The NATURE IN WATER SECURITY animation
The Nature in Water Security animation is the centerpiece of my Master of Environmental Studies thesis at The University of Pennsylvania. There is a growing effort to inform the general public as well as business and political leaders about the changing water situation around the world. The Nature in Water Security animation discusses a lesser-known yet fundamental aspect of our water resources.
When we look at what underlies our water supplies, we find that Natural Capital, through the ecosystem services it produces, plays a fundamental role in the provision of freshwater. Natural capital is the stock of ecosystems which yield a flow of goods and services. Trees and fish are two examples of goods and services we receive from ecosystems. If these stocks are properly maintained, they will continue to provide more of themselves. Ecosystems also filter, move and store freshwater. These services improve water quality and regulate quantity which are critical to human well-being and economic activities. It is healthy ecosystems that are the foundation of sustainably water resources. Ecosystems are water users that require their share of flows to remain healthy. These environmental flows also serve as a crucial medium to spread and support other ecosystem services with significant value to human well-being.
Our planet is intimately linked and interdependent. Living within its bounds, we must recognize that these connections and inter dependencies extend into all human activities. As water underlies and tightly links our social, economic and natural systems, it may be the most visible and widespread example of our dependence on the natural environment. In the long run, and increasingly in the short run, our cities, food and energy production depend on sustainable water resources. These resources in turn depend on healthy ecosystems. With demand for food and energy on a steep rise over the coming decades, it may be an understatement to say that business and political leaders should have a strong interest in environmental conservation for this reason.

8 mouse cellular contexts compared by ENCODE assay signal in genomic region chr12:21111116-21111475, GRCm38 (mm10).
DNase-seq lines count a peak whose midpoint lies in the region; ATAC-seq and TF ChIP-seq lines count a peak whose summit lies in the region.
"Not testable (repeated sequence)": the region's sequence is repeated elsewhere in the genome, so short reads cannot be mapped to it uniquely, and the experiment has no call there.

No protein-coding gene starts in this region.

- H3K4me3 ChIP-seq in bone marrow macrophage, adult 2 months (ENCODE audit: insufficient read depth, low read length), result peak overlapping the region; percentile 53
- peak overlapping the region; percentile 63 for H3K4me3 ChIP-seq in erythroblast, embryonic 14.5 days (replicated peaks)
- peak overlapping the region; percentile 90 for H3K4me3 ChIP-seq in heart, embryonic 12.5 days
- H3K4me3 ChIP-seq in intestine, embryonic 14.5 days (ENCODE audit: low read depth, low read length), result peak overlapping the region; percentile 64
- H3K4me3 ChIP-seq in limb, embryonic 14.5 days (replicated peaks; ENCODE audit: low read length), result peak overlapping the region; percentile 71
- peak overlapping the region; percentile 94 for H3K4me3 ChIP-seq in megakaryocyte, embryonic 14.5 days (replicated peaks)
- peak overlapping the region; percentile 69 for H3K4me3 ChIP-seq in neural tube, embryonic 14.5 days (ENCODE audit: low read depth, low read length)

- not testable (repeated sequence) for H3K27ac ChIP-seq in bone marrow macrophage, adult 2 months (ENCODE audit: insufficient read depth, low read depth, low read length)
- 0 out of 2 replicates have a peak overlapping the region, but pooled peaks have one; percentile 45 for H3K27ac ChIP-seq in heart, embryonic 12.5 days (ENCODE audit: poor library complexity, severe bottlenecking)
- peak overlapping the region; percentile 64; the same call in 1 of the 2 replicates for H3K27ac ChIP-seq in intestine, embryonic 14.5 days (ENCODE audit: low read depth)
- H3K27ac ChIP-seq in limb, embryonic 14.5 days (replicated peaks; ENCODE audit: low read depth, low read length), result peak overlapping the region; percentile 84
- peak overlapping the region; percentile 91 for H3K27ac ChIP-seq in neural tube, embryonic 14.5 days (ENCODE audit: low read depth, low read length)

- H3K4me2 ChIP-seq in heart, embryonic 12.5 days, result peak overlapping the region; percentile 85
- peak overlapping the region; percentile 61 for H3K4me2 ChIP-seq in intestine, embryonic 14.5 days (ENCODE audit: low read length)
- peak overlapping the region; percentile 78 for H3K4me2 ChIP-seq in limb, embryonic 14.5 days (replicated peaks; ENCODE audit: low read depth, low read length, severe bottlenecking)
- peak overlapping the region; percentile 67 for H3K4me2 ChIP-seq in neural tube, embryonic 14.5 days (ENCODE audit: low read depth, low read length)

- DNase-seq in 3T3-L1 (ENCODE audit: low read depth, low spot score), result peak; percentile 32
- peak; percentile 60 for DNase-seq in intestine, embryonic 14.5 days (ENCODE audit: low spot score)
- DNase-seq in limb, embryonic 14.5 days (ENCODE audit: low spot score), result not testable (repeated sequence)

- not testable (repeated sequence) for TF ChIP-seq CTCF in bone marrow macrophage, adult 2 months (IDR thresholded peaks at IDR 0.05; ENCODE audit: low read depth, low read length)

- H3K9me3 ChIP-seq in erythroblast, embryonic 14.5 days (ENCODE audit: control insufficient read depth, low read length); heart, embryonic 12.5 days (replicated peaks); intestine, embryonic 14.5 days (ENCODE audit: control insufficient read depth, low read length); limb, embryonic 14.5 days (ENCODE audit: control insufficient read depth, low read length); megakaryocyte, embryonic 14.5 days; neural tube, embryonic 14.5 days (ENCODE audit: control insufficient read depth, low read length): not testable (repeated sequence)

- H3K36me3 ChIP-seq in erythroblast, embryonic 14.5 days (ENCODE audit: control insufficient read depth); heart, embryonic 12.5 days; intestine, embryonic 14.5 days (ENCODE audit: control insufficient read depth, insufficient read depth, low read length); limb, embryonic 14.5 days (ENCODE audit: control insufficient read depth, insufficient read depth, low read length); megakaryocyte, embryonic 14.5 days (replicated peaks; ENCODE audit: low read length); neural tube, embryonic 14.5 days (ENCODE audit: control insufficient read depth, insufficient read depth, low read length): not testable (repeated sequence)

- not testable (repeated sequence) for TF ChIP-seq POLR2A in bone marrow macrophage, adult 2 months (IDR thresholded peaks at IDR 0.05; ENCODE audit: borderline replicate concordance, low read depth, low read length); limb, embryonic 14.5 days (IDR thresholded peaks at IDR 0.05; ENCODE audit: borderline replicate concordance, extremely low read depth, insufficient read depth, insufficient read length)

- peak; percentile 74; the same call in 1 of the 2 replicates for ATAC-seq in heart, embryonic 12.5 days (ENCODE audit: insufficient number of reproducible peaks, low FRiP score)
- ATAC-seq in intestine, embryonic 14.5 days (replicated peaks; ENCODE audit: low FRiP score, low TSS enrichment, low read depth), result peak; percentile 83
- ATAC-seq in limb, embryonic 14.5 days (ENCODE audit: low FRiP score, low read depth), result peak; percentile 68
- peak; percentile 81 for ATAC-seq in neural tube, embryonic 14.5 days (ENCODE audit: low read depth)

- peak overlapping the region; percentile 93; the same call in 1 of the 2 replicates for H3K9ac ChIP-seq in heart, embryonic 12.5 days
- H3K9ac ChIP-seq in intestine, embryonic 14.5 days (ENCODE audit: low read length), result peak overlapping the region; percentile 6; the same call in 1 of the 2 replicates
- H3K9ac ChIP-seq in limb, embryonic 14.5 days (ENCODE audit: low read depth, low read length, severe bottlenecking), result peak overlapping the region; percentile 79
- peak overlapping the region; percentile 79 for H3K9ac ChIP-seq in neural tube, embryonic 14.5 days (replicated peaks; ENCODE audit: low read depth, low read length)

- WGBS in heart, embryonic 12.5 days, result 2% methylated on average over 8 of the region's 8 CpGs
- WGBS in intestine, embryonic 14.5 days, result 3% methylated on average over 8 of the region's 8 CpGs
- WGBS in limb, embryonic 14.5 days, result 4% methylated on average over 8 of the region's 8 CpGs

The animation video aims to inform people about one and arguably the most important relationship we have with our natural environment. The video will be released during the 2012 World Water Week in Stockholm.
~ Jeffrey Cowan M.
Master of Environmental Studies, University of Pennsylvania.
Thesis advisor: Carol R. Collier. Executive Director, Delaware River Basin Commission
The animation work was created by Quangstorm and his team at CGVietnam Studios located in Hanoi, Vietnam. Animation sequences were narrated by Catherine Kidd and recorded at ParaMedia Studios in Montreal, Canada.
REFERENCES & CREDITS
2030 Water Resources Group. Charting our water future. Economic frameworks to inform decison-making. McKinsey & Company, 2009.
Costanza, Robert, et al. “The value of the world’s ecosystem services and natural capital.” Nature (1997): 253-260.
Durack, Paul J., Susan E. Wijfells and Richard J. Matear. “Ocean salinities reveal strong global water cycle intensification during 1950 to 2000.” Science 336 (2012): 455-458.
Greenwalt, Travis and Deborah McGrath. “Protecting the city’s water: Designing a payment for ecosystem services program.” Natural Resources & Environment 24.1 (2009): 9-13.
Miller, Scott N., et al. “Integrating landscape assessment and hydrologic modeling for land cover change analysis.” Journal of the American Water resources Association (2002): 915-929.
Riva-Murray, Karen, et al. “Landscape characteristics affecting streams in urbanizing regions of the Delaware River Basin (New Jersey, New York, and Pennsylvania, U.S.).” Landscape Ecology (2010): 1489-1503.
The Prince’s Accounting for Sustainability Project. The Economic Invisibility of Nature. 2011. Information is Beautiful. 1 June 2012 http://www.accountingforsustainability.org/embedding-sustainability/the-economic-invisibility-of-nature-information-is-beautiful-images.
United Nations Environment Programme. Water security and ecosystem services: The critical connection. Nairobi: UNEP, 2009.
UNWater. Water Resources. 1 June 2012 http://www.unwater.org/statistics_res.html.
World Economic Forum Water Initiative. Water security: the water-food-energy-climate nexus. Ed. Dominic Waughray. Washington: Island Press, 2011.